Maintenance of Laminate
Laminate also does not require any maintenance over time. Nor will you need to seal it or apply a refinisher. But it’s also not as durable as quartz, easily experiencing gouges and scratches.
To prevent your laminate from looking worn and aged, clean up spills immediately. A downside of laminate vs. quartz is that quartz is nearly indestructible because it’s a hard stone.
Nothing irritates a clean-freak OCD person more than stains you can’t eliminate. Unfortunately, laminate is an inferior product to quartz and frequently experiences more problems, including staining. And once the surface gets stained, you can’t buff it out or refinish the surface to hide it.
Quartz is more durable due to being made of stone. Therefore, it is less likely to get stained up. But pay attention to my wording – I said more likely. Not impossible!
You also want to consider a material’s heat resistance, especially for kitchen countertops. For the love, don’t put a hot dish on your counter, regardless of material. Make sure you stick a trivet or something underneath your hot stuff.
Laminate has a high degree of heat resistance. But if you place a hot pan on the surface for too long, you can experience blistering on the top layer of laminate.
Because quartz is stone, it does has higher heat resistance. However, there is plenty of sensitivity to high heat. Therefore, leaving a hot pan on a countertop for a long time can cause heat damage, which is difficult to impossible to repair.
The aesthetics of quartz can resemble concrete or granite materials due to being an engineered product that can have varying looks of pattern and color. For example, you can get quartz in bright white with veining like we did or go super dark.
Cost often plays a big factor in whether people choose laminate or quartz. Because quartz is a real particle of natural material, it comes at a higher price than laminate. So, if a lower cost is a crucial selling point, you’ll lean towards the more affordable laminate.
Quartz Kitchen Countertops Cost
A high-quality quartz countertop can run you around $95 a square foot. However, if that number is enough to give you cardiac arrest, you can find more reasonable economic pieces for between $50 and $75 per square foot.
Laminate Kitchen Countertops Cost
Laminate is available at a cheaper cost, ranging from as low as $8 for a square foot to $20 for the more premium models.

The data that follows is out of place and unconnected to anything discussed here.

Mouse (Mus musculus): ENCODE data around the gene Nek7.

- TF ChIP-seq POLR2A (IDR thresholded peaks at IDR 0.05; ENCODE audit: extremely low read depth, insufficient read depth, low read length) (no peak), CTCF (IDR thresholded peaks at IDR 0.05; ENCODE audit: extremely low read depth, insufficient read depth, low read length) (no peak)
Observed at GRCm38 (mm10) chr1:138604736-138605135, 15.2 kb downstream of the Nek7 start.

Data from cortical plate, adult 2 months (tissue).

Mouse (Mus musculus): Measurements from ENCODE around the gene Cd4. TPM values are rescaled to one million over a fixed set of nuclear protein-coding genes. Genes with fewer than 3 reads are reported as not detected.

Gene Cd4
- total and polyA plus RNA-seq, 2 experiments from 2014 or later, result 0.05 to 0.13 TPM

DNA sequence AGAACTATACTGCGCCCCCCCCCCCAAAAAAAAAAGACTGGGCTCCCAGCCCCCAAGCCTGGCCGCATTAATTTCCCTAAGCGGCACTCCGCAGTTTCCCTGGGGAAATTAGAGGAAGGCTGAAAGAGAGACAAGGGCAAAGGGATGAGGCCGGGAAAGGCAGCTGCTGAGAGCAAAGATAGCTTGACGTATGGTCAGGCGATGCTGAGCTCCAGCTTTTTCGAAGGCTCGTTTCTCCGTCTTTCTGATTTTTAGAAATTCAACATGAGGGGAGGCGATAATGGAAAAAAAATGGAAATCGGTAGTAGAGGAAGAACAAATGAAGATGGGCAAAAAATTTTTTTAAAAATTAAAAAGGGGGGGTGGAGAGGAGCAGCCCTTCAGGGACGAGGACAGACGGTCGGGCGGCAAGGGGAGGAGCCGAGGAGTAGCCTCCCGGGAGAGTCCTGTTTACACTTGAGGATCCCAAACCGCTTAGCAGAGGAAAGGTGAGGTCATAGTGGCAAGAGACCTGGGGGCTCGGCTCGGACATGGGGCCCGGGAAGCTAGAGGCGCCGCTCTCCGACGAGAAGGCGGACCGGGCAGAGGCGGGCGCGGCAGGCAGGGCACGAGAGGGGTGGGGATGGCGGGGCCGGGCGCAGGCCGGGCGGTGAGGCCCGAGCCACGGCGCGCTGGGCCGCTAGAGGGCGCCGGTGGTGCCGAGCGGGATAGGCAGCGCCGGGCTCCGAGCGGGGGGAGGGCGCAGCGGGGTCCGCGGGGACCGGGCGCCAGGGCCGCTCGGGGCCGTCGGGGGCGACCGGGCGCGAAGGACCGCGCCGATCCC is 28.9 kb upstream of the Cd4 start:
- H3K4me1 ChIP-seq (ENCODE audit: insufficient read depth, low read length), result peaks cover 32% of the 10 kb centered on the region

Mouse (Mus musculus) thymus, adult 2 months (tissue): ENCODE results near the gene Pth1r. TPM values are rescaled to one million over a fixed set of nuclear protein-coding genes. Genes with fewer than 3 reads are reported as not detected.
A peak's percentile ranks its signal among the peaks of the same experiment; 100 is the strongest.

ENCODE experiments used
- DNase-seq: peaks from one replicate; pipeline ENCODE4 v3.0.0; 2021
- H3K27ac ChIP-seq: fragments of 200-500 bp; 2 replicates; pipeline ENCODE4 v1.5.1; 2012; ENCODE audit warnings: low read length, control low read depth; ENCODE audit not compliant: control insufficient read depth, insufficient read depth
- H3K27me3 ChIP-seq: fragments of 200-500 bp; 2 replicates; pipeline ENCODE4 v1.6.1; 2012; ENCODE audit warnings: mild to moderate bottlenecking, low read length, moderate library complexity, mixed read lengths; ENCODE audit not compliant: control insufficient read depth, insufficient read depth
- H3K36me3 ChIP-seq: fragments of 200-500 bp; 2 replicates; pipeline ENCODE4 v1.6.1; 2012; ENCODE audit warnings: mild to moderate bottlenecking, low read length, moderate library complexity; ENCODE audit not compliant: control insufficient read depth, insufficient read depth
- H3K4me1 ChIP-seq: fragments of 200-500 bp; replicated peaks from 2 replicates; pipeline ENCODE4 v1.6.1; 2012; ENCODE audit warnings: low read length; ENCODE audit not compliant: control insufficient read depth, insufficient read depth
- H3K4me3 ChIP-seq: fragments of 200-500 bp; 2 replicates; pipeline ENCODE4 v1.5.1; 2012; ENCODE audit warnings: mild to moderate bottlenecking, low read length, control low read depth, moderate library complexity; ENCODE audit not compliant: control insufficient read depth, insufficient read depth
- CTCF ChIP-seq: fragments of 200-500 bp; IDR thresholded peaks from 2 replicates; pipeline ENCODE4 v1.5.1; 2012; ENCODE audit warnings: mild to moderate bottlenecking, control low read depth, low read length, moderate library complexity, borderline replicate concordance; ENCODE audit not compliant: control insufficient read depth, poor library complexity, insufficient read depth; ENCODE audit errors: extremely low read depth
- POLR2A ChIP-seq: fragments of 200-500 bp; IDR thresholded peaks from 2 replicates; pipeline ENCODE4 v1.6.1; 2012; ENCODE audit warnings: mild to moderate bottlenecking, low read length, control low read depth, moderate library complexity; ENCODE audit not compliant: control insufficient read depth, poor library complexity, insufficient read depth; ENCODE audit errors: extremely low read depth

How Much More Expensive is Quartz than Laminate?
You’re probably wondering how much of a price discrepancy there is between the quartz and laminate countertops.
Prepare to spend twice as much for the real deal ($50 on the low end) as you would save if you purchased the more affordable laminate option ($8 low but up to $20). But if you’re looking at a premium quartz countertop, it can be triple to quadruple the value of laminate ($95 compared to $20).
Is Quartz Countertop Worth the Money?
If money is the only factor you’re focusing on in deciding on quartz vs. laminate, you may have it in your mind to go with laminate.
After all, the steeper cost of quartz can hurt your feelings and your wallet. But that higher cost will give you a better advantage of having a countertop that will last longer and keep looking great.
Laminate does not hold up as well, experiencing trauma from stains, scratches, and heat. So, while you can save money with the initial purchase, you may regret the decision later when your counters start to look old with use.
You may even decide to replace your laminate countertops much faster than you would a quartz counter. You can save money and stress years down the road by spending more money upfront.
Quartz Benefits and Drawbacks
At this point, you should better understand the differences between laminate vs. quartz countertops. Use this quick reference chart for a quick side-by-side comparison of quartz and laminate countertop materials.
Laminate Benefits and Drawbacks
Which is Better – Laminate or Quartz Countertops?
Trying to determine if laminate or quartz is better for countertops is a loaded choice. Both materials are durable and can make excellent countertop surfaces. It depends more on your needs.
But if you ignore the biggest difference between the two – price – and only look at function and durability, quartz countertops take the prize. But only if you’re able to afford it. Otherwise, a laminate countertop could be just as good of an option.